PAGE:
Hospitality Stockwatch – September 2023

Arun Upneja, Ph.D. MBA, Dean, Boston University – School of Hospitality Administration
Steve Kent, Ph.D., CFA, Assistant Professor, Molloy University-School of Business

Are you a Swiftie? Are you in the BeyHive? Did you see Barbenheimer? 

Either way, you are well aware that the experiential consumer is back. Spending on Taylor Swift concert tickets, Beyonce concert tickets, and going to the theater to see Barbie and Oppenheimer movies reflects a shift from product purchases to investing in experiences which took a pause during Covid-19. The clearest evidence of consumer trends is the boost in hotel and restaurant spending in cities hosting these concerts as well as the return to the movie theater (Saraiva 2023). 

The shift in spending continues to be positive for our industries. The question is how long this change will continue and will September give us some answers.

Over the past few years, the focus for our sectors has been on the demand side of the equation. Fiscal stimulus, lower interest rates, rebound travel, catch-up meetings, and the combining business with leisure trips also known as “bleisure,” have all resulted in increased demand for the almost 110 stocks we monitor.

Growth in services spending may have also reduced inflation trends. For many products, there are manufacturing constraints or long lead times. For example, if we all want bicycles, the manufacturer will only boost production so far to meet demand. Thus, they will instead raise prices.

However, these constraints do not exist for services spending, which alleviates inflation concerns. If there is more demand for dining, restaurants can open up earlier and close later. If there is more demand for hotels, they can open a floor or shift consumers to weekends. In most casinos, not all of the slot machines are being played even on a Saturday night.

It appears that the shift of leisure spending away from products is already showing up, as both Dick’s Sporting Goods (Nassauer and Kepner, 2023) and Foot Locker (Tabassum, 2023) reported disappointing sales.  At the same time, July restaurant trends were strong for the third month in a row (National Restaurant Association, 2023).

In addition, casinos, cruises, and hotels were also generally constructive during their Q2 earnings calls.

In the battle between experience versus product, our sectors may have been winning on the spending front. The issue for the stocks is whether the shift in expenditures is priced in (valuation and under or over-performance) to shares and are investors over- or under-estimating the impact on earnings. September may start to give us some insights into this debate.  Key macro factors that could impact the whole market include higher interest rates, a recent surge in oil prices, a federal government shutdown, labor strikes, and a slowdown of home sales. More specifically, higher fuel prices target cruise line profitability while higher interest rates can hurt timeshare loan metrics.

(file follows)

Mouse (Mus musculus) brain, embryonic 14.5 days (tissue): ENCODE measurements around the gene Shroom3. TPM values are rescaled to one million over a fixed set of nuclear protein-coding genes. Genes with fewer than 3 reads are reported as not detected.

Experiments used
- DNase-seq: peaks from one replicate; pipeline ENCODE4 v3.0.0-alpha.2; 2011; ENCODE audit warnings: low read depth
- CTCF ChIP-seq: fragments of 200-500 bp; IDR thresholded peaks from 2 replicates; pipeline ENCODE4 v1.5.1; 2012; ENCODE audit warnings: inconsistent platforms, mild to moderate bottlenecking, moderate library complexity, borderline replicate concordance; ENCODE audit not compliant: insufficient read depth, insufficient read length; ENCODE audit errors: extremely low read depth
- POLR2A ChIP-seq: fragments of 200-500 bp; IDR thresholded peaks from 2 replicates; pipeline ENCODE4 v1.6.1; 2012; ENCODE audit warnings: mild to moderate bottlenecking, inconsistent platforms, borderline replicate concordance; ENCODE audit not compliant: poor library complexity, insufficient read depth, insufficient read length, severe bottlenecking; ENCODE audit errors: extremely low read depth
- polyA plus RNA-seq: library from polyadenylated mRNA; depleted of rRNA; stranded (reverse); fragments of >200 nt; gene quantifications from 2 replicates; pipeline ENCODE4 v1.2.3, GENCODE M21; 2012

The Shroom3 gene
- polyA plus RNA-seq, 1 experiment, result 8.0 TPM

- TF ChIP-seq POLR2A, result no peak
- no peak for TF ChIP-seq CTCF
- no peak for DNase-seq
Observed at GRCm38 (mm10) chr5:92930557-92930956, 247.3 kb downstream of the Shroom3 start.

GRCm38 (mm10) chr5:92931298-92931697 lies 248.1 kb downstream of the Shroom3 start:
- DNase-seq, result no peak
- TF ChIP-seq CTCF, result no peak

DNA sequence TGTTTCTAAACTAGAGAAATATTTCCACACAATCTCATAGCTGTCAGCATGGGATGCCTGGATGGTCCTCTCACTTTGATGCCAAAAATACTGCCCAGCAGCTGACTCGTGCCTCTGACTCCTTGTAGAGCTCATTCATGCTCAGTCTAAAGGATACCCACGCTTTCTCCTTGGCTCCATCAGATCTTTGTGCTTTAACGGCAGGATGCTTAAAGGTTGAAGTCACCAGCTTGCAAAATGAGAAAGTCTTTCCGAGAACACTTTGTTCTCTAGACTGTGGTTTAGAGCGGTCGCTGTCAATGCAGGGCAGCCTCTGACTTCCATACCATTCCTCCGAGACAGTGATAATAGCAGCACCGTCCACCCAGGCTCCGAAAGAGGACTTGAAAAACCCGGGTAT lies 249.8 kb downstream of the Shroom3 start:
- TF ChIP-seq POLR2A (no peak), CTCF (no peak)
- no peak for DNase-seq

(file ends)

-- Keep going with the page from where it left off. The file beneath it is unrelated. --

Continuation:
From an individual stock perspective, the BofA (Bank of America) Securities 2023 Gaming and Lodging Conference on September 7 may give management an opportunity to set expectations for Q3 and the balance of the year. For example, more states have rolled out sports betting. As much as consumers like this experience,  investors will be looking to see if online sportsbook business can finally turn a profit. So far, marketing expenses and intense competition have far outweighed the ever-increasing legalization of betting.

Winners and Losers: August 2023 Performance Review

Fellow Swifties love “August” by Taylor. Too bad, the same affection doesn’t hold toward this past August’s Hospitality Stockwatch performance. All the major indices were down (S&P 500 -1.5%, Dow Jones -1.9%, and Russell 3000 -1.8%), and all 18 of our sub-sectors were negative.  

Once again the SPACs led the way down 29.6% but as we have noted with most of the stocks trading under $1.00 any movement is magnified by the small base. Airlines (-16%) and cruise (-18%) may be reflecting energy price concerns as well as management commentary that was just “okay.”

The best-performing group was the car rental companies reflecting strength in summer booking as well as used car prices plateauing.  After an incredibly bad year-to-date (-1755) performance the online sports started to stabilize and were only down 4.2% maybe in anticipation of more rational marketing for the football season. Hope the broader market and our 110 stocks start to, in the words of Taylor Swift, “Shake it Off.”

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Click here to download Hospitality Stockwatch – Current as of August 31, 2023

View last month’s Hospitality Stockwatch – August 2023